I am no tremendous athlete. I never have been. Point of fact, the peak of my athletic life came a few years ago in co-ed underhand softball when, over the span of a 13-game season, I was actually able to hit pretty well. I finished the season with the second best batting average on the team behind the mighty Walter Pultinas. My .600-something mark consisted almost entirely of singles that were, and continue to be, aided by my inability to hit. Let me explain that a bit.
I’m six feet tall, 200-something pounds, and a right-handed hitter. I hit second in the order for the bulk of that season, right behind Walter. These are important things to know because there is obviously no scouting in co-ed, underhand, beer league softball. As such, the opposing teams are left to make assumptions about me based on my size and where I hit. Given that I am biggish and was hitting high in the order and am a righty, the reasonable assumption is that I can hit well and will probably drive the ball somewhere to the deeper parts of left-center field. Here’s the thing: I am still not a good hitter. I have tremendously slow bat speed and tend to get under the ball. What this means is that I am more likely to pop weakly to right field than anything. But, given that they’re playing me deep, the ball will inevitably drop between the right fielder coming in and first baseman going back. That no-mans land is where I make my money and, if ever any opponent could remember that, I’d likely never get another hit. The fact that I am a horrible hitter makes me a good hitter. Confusing, I know.
Back when I played little league, though, I couldn’t even make contact. I literally don’t remember ever making it to first base. I even played t-ball for a season and still can’t remember getting a hit. Logic should dictate I got one at some point but I probably struck out too. In t-ball, we’re talking about, where the ball doesn’t move.
I’m sure (pretty sure anyway) that if I played little league right now, I could be a star. At this point, I probably could hit a pitch delivered by a nine-year-old and I could probably deposit it 175 feet down the right field line for a homerun. Maybe not every time, but at least once, I should think. I might even be able to catch up with the ball and hit it to left. And to do that, to hit a homerun, would be sweet. Of course, they don’t generally let 41-year-old guys hit off 9-year-olds. But still, to be able to go back in time with the skills I have now would be something to behold.
This same mind set, to be able to go back knowing now what I didn’t know then, is a bit of what I am experiencing at this point professionally.
Radio was never a field in which I had much interest. Frankly, through about the second grade, my biggest career aspirations amounted to deciding between being a garbage man or a dog. Dog, I suppose, would have been tough. Refuse collection appealed to me mainly because I thought the idea of riding around on the back of a truck was a great way to make a living. The garbage men in my neighborhood in Houston used to let me do just that down the block and around the corner. I can only imagine what would happen today if some adult caught sight of a eight-year-old hanging on to the back of a moving garbage truck, but back in 1979 it didn’t raise an eyebrow apparently.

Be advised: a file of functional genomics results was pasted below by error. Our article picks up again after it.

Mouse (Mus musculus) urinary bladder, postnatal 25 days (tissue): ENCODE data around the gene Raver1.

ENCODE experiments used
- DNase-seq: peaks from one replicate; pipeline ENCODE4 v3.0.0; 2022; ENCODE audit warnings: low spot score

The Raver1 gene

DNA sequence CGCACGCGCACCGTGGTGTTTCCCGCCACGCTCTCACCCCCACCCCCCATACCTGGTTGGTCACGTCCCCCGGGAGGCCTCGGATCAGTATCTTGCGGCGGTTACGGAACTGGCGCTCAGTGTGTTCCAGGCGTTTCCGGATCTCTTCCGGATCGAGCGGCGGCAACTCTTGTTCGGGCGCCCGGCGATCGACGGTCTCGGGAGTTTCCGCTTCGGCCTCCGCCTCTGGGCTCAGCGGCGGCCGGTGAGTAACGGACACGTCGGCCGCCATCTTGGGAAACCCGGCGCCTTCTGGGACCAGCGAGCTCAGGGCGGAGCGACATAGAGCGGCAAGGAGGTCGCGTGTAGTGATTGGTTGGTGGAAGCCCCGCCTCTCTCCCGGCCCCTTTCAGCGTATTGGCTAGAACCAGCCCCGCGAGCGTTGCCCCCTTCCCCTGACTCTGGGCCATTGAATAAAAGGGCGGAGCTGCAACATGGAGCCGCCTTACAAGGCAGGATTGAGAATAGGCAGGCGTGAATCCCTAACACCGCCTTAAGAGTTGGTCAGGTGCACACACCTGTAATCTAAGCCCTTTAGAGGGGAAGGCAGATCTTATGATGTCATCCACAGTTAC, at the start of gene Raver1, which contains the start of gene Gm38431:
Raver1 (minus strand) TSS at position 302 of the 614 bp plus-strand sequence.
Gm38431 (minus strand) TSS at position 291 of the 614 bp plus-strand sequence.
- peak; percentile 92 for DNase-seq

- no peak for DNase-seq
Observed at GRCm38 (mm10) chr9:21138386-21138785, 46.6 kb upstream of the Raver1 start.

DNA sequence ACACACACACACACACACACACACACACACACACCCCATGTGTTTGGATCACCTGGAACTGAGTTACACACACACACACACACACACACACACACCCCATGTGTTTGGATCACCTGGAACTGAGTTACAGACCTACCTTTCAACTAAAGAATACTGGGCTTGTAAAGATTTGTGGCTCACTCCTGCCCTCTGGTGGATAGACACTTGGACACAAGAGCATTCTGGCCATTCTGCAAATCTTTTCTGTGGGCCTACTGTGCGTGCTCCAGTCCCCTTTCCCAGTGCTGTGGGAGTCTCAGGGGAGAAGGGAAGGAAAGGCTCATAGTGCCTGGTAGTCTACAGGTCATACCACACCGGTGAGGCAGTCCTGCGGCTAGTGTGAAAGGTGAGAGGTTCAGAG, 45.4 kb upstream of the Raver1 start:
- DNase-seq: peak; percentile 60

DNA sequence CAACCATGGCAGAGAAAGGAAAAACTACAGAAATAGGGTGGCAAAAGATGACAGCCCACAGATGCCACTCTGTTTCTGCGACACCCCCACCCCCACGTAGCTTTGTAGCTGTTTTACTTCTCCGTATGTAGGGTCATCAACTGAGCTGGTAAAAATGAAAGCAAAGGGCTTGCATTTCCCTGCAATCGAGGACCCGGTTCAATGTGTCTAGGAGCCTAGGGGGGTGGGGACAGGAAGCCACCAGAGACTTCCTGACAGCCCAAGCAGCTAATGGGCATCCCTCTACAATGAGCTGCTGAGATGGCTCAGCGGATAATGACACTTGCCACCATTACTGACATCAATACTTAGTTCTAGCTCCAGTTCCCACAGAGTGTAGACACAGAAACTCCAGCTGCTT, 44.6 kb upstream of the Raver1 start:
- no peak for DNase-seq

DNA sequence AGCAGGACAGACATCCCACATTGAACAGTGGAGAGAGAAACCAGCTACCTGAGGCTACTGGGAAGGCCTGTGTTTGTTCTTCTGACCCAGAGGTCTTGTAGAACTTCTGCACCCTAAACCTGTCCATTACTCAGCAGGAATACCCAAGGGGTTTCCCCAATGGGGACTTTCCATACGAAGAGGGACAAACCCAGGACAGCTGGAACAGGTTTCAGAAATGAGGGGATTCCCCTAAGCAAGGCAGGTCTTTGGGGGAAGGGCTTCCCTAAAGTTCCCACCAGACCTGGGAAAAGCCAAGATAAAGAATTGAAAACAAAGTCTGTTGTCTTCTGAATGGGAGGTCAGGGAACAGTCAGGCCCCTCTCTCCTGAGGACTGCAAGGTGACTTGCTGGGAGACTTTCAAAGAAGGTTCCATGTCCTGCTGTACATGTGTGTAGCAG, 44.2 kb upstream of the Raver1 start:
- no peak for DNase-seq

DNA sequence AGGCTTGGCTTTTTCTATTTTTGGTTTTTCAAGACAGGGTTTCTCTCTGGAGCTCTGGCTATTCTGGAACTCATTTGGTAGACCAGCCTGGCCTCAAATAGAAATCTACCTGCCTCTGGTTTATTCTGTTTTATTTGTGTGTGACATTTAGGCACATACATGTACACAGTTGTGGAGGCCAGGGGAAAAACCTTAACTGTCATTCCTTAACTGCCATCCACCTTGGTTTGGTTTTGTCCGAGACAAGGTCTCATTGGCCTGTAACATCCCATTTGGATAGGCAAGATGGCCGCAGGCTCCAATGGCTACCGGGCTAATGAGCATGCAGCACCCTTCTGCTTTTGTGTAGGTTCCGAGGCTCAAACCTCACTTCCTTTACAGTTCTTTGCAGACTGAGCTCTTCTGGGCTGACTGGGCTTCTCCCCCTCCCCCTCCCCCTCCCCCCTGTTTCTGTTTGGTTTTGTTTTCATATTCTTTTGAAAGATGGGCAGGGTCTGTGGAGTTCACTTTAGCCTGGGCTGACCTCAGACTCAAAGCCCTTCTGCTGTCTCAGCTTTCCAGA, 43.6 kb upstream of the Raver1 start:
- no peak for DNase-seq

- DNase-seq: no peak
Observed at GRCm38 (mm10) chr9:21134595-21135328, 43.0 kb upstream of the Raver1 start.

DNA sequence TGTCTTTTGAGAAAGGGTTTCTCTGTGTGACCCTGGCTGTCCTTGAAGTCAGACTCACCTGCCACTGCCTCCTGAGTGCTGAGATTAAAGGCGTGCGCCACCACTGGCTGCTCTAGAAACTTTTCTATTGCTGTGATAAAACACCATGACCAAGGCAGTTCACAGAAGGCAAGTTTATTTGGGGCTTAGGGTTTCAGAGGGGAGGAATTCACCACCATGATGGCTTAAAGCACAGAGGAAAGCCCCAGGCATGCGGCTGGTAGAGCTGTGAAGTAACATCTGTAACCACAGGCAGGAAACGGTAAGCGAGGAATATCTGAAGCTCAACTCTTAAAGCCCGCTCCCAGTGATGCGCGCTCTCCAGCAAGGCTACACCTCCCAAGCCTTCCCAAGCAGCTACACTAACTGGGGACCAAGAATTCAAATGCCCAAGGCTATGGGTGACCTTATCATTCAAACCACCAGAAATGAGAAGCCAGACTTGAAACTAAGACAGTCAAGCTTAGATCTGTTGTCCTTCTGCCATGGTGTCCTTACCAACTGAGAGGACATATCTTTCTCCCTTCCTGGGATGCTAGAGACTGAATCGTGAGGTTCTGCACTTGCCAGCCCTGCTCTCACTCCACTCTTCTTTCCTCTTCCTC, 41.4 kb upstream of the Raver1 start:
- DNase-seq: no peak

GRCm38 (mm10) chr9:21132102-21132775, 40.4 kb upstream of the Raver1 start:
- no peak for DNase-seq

In the sixth grade, one of my all-time favorite teachers, Mr. McNerney, ignored my request to be given some sort of behind-the-scenes job in our school play and, instead, cast me in the lead. I played a “Prince Charming” sort who awoke a “Sleeping Beauty”-type princess. Once awake she proved to be so annoying that we put her back to sleep. I can’t imagine it was the stuff of Shakespeare, but it was me, up on stage in the Kings Road School combination theater/gym/lunchroom delivering lines in costume in front of parents, teachers, and classmates.
That gave me the bug and I turned quickly into a drama geek. I performed in every non-musical play at school from there forward. I played the English UFO expert “Sir Reginald Tottingham” in the middle school performance of Go, Go, Go UFO! (You can even read an excerpt of that masterpiece right here.) I played both “Mr. Baker” and “Wescott” in 1987’s Madison High School production of The Man Who Came To Dinner. I think one of them may have been a police officer of some sort. My crowning achievement as an actor was my portrayal of “Mr. Mushnik” in The Little Shop of Horrors. It was the only non-singing role in the show and, accordingly, the only one that I could do. I retired from acting after, later that year, playing someone in The Matchmaker, which, in case you weren’t aware, is Thornton Wilder’s play that was later turned into the musical Hello Dolly! It could have been “Horace Vandergelder” or maybe “Cornelius Hackl” but I’m sure I did a bang-up job in either case.
It is worthy of note that I was only able to recreate most of this through the help of my high school yearbooks. I think I did something in 1986, too, but can’t find that one so who really knows.
There were very few positive things to come out of my one year at the ultra-snobby Lawrenceville School. My experiences there will likely be detailed at some future time, but I was able to direct a play and have another that I wrote performed.
Somewhere amidst all of this, my mother was struggling with coming up with some sort of career path that could relate to “this, this acting business” (as Neil Perry’s father put it in Dead Poets Society), while not actually being acting. She said this was because it was so very difficult to be an actor. What she didn’t say, but I knew, was that it also was because I was about as good an actor as I was a t-ball player.
It was she who came up with this field generically called “communications.” At the time I think most people thought it the major of a football star who needed something to put down while he went about playing football. I suspect it is a more respected field now, but can’t say for sure.
My years in Argentina were tremendously fun and my report card showed as much. That’s how I ended up at Lawrenceville to begin with; I needed to improve my grades to get into anything better than a community college.